So, as Vorpal pointed out, I evidently can't read.
I still disagree with you about regeneration, but I think it's just a weird thing in my brain, probably the part about reattaching limbs that just makes the machinery up there go "TILT." Looking over fast healing, I don't see the problem with swapping it out (I mean, it just kinda bothers me that immortality would mean resistance to one kind of damage [slashing] and not another [fire].) The Immortal Fighter of Doom laughs as you cut him, but brandish a torch and he squeals like a little girl and runs away? Eh, I'll shut up now, since I don't see either of us budging the other, and we'll just have to agree to disagree on the point. If I ever use your template, I'll swap regeneration out for Fast Healing, free Diehard feat, and immunity to death effects and massive damage, OK?
Originally Posted by The Vorpal Tribble
"Eternal Youth (Ex): An immortal creature does not age but remains at their adult physical peak. They take no ability score penalties for aging and cannot be magically aged."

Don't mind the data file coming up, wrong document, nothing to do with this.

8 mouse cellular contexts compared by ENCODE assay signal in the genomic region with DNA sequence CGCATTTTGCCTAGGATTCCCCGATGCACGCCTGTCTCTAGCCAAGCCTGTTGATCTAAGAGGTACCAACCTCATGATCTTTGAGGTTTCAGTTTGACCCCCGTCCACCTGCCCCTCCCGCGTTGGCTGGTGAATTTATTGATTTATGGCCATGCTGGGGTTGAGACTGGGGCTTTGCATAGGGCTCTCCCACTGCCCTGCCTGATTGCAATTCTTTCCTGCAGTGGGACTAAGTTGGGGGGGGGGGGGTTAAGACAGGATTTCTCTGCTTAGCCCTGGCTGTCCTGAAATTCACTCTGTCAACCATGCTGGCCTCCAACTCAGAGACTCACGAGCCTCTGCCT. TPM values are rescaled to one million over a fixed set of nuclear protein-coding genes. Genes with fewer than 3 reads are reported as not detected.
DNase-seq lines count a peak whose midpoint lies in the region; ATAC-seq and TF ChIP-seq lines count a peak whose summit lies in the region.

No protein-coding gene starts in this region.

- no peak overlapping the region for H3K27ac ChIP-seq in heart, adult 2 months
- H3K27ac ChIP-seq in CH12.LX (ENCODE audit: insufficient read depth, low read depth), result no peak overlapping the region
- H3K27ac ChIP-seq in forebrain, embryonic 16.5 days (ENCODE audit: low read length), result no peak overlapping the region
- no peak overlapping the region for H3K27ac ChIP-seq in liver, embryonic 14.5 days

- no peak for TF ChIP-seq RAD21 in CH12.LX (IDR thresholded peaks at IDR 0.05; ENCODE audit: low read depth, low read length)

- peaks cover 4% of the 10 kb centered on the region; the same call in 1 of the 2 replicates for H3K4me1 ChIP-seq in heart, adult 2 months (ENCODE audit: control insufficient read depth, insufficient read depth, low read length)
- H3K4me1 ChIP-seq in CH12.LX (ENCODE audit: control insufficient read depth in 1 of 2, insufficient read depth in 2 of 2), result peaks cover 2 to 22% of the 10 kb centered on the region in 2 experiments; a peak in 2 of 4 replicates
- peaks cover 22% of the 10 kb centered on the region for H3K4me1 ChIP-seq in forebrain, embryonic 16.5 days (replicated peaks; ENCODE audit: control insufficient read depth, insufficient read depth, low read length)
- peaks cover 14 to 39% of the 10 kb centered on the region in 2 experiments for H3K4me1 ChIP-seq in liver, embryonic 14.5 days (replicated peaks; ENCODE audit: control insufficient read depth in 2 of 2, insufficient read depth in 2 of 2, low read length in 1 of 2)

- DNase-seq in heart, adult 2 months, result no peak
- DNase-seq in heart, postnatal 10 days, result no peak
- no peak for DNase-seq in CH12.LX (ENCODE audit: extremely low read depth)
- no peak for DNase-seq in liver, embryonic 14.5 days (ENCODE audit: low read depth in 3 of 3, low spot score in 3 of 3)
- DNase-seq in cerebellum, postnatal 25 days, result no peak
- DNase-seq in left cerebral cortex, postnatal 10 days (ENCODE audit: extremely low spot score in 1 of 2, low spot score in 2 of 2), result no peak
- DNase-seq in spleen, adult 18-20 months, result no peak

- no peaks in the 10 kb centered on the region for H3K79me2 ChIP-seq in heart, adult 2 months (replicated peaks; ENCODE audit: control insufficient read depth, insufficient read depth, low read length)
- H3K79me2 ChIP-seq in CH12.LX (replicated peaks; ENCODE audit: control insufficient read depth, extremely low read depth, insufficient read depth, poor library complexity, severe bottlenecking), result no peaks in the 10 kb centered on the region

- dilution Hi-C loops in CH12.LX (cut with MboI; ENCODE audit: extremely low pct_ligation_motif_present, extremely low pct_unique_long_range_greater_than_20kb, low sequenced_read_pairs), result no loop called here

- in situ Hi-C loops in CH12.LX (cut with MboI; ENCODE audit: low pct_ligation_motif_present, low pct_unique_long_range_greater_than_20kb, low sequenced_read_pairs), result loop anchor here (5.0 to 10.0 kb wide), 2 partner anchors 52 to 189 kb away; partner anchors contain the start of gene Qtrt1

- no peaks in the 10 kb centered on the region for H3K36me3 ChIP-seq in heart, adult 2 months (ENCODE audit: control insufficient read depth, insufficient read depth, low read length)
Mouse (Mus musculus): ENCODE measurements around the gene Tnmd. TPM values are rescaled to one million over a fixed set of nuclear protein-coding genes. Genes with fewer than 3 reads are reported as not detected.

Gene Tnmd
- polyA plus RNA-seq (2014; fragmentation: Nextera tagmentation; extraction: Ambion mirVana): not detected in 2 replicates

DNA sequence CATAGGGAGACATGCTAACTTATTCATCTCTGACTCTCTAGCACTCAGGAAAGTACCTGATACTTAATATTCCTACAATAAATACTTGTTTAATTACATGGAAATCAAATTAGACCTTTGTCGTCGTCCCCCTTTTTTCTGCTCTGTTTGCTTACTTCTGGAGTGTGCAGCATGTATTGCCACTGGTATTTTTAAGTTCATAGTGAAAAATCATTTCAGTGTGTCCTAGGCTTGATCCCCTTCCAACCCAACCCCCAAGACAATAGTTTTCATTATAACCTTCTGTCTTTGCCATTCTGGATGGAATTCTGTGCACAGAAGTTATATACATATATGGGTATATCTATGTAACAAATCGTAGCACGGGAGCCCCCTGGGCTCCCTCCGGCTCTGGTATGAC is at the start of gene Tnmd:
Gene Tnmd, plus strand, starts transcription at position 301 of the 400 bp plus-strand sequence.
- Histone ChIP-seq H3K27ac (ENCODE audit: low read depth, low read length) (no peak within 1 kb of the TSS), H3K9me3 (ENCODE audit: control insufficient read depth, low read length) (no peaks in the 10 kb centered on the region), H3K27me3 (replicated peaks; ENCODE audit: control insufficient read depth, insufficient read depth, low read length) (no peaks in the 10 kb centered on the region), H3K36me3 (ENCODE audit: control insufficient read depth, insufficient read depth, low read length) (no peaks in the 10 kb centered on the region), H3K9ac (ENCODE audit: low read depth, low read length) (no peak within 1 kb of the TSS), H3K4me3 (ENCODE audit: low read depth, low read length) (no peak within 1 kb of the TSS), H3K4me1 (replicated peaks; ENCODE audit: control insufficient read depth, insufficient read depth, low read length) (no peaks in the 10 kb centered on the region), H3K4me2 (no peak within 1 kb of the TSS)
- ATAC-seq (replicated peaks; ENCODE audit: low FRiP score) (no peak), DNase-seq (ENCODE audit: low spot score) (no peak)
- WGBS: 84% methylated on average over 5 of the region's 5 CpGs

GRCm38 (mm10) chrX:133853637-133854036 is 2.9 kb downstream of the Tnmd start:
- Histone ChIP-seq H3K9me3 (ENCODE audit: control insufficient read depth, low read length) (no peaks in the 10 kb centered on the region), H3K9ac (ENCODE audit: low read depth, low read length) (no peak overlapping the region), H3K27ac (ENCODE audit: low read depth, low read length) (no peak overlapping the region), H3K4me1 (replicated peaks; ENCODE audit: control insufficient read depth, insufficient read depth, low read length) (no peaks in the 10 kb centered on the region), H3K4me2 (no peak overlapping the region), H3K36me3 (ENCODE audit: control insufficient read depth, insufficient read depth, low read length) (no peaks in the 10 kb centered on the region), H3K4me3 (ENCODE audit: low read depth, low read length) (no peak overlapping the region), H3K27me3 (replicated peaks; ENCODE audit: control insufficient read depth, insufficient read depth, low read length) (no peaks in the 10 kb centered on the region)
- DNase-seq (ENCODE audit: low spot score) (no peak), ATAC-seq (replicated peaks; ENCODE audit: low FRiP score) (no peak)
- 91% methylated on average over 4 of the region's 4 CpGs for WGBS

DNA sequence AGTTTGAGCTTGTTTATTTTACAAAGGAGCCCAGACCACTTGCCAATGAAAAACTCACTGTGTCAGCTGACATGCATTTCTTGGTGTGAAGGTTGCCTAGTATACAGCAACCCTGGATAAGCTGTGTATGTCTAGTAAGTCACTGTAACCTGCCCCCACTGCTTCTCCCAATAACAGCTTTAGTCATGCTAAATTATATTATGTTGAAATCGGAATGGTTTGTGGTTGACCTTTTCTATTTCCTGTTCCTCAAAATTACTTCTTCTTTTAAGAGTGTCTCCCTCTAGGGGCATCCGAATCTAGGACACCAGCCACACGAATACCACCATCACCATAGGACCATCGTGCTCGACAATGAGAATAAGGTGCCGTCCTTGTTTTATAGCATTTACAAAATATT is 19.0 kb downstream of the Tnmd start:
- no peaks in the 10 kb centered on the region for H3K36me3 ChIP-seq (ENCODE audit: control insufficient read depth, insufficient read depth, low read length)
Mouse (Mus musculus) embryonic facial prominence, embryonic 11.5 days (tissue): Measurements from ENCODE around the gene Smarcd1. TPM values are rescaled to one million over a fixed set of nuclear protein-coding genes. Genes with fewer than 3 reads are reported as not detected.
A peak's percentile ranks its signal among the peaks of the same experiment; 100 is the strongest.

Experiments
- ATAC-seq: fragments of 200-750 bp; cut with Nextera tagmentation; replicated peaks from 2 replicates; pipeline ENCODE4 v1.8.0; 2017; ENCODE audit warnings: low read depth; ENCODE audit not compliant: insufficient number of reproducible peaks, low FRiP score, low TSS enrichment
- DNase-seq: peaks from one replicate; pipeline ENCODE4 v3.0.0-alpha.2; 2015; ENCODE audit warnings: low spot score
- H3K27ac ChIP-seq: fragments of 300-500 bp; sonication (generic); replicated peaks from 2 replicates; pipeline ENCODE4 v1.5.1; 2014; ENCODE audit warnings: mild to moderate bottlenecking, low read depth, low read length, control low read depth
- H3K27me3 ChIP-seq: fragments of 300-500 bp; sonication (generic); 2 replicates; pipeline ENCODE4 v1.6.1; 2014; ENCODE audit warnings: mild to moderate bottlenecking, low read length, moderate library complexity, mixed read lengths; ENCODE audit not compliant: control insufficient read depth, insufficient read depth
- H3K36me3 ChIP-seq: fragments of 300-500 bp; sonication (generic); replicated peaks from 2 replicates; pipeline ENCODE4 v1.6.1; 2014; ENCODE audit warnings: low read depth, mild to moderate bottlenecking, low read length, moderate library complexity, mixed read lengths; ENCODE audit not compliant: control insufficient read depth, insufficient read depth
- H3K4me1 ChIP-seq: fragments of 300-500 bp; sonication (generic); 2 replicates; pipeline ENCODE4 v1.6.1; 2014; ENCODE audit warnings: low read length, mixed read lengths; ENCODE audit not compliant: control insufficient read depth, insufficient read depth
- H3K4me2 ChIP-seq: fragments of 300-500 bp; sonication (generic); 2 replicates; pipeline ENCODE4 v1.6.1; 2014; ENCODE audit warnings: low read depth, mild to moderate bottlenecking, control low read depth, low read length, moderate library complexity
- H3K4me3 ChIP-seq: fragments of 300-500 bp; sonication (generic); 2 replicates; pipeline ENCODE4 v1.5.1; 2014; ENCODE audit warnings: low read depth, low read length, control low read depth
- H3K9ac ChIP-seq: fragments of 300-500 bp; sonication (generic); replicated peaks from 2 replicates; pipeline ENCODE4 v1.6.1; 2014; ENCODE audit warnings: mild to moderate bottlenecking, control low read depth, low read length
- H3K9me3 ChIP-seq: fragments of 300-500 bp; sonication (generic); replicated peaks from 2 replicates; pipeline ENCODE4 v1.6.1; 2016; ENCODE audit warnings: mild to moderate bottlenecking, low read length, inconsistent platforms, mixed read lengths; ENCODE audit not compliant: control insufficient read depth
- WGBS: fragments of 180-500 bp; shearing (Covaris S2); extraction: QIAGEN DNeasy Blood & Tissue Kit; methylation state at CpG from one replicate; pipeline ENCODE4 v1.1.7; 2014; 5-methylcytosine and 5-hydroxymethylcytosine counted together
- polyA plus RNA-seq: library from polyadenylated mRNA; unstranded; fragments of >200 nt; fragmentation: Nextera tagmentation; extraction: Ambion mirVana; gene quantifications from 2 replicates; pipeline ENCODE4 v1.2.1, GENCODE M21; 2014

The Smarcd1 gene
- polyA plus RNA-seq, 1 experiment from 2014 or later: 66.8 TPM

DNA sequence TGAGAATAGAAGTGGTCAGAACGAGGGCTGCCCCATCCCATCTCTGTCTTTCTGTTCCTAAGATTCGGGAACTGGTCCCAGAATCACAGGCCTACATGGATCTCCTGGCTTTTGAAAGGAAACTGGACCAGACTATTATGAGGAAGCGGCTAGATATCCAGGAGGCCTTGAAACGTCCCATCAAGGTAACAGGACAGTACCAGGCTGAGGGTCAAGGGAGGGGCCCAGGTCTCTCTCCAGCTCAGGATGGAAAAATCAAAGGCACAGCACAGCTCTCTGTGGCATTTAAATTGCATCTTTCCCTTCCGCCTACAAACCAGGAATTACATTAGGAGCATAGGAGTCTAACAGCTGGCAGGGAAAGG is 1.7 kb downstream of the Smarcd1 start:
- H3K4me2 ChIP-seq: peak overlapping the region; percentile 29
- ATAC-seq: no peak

And I know I'm being stupidly picky, but you don't say anything about preventing death. I guess it's a moot point since the Monk class ability (Timeless Body, I think) has to specifically mention that you still die of old age as normal, but I like things like that to spelled out explicity (evidently there's a bit too much of a rules lawyer in me).
Don't even know what Highlander is
Eh, a movie that got turned into a TV show my mother liked for some reason. It featured immortal humans who could only be killed by decapitation. Other normally fatal injuries just made them appear dead for an apparently random amount of time (ranging from a couple of hours to a few days, though it seemed that the more you "died" the faster your recovery time was). At which point they'd be back. Of course, that would be an acquired template, since an immortal was perfectly normal in every respect until their first "death". That's the point at which their aging halts (there was one episode that concerned someone who underwent this process as a child, and used that to his advantage).
Heroes Chronicles was a game, and well, if you died you lost, so Tarnum mainly avoided death by being good at what he did. (Again, his immortality was acquired, forced him by the Gods as penance.)